APR 13, 2017 11:21 AM PDT

Why Did We Evolve to Still Scratch Ourselves?

WRITTEN BY: Xuan Pham

If you've ever paid attention to the number of times your body itched each day, the count could be well over several dozens. While these sensations are bothersome, are itches totally benign? And if so, why did we evolve to still scratch ourselves?

Evolutionary biologists think itching is an adaptation that alerted our ancestors from toxic plants and poisonous animals. The itching sensation cues us to ask for help and also teach others around us to avoid exposure in the future. It worked in the past, and it's still working now. For example, we've been taught how to recognize and avoid poison ivy. But if we happen to forget, the itching sensations will be a no-fail reminder to seek treatment.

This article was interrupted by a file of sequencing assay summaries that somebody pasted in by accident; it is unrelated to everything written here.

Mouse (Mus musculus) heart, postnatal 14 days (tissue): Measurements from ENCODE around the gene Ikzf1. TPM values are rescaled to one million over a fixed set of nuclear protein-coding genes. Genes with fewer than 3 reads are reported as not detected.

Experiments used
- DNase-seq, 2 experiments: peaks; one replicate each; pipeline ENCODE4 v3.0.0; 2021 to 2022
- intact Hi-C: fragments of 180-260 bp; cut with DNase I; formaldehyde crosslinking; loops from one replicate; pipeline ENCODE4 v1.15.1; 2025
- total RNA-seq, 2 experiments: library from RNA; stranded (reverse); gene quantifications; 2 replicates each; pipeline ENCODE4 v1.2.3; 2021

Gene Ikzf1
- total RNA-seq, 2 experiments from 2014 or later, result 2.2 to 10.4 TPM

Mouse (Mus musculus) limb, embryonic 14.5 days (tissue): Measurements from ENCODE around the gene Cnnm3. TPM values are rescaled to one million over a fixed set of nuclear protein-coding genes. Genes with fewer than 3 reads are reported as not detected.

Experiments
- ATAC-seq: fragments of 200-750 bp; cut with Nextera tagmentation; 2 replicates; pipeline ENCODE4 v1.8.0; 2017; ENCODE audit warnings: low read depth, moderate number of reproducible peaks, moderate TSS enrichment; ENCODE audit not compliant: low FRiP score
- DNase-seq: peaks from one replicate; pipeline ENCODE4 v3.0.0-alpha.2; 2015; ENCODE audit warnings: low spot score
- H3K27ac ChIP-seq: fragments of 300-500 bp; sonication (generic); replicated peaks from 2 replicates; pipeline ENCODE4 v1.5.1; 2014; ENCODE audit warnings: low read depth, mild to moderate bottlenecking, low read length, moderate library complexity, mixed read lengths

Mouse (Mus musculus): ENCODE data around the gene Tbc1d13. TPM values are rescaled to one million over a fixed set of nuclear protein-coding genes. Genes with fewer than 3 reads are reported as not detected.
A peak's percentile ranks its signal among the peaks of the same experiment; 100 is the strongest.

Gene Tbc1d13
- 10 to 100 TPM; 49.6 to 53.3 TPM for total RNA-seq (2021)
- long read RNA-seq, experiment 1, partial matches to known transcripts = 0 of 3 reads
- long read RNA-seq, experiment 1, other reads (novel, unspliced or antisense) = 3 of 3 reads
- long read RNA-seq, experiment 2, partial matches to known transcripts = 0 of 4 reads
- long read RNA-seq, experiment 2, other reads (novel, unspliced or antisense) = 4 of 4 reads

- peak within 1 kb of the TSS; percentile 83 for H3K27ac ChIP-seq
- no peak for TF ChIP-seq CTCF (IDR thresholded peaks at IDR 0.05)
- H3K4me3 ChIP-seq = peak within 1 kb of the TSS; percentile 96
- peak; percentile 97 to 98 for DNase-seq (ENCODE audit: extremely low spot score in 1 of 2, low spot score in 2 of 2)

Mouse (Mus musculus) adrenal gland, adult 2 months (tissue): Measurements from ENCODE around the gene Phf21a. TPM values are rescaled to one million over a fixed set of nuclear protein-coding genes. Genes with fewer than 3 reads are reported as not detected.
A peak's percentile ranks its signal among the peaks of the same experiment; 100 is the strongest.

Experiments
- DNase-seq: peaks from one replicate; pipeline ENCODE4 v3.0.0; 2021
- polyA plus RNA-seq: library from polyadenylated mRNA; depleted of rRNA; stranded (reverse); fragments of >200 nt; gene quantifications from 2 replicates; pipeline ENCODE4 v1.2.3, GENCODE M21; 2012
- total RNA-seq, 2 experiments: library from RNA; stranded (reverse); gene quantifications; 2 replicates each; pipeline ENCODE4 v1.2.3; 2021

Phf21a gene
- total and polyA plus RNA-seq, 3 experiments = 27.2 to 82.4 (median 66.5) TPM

Molecularly, the itching sensation is caused by a protein called neuropeptide natriuretic polypeptide b (Nppb). This is released by nerve cells in response to a trigger, like poison ivy or mosquito. This chemical is responsible for telling your brain to start scratching. What's the molecule that stops the itch, though? Scientists are still working on this part of the puzzle.
About the Author
  • I am a human geneticist, passionate about telling stories to make science more engaging and approachable. Find more of my writing at the Hopkins BioMedical Odyssey blog and at TheGeneTwist.com.
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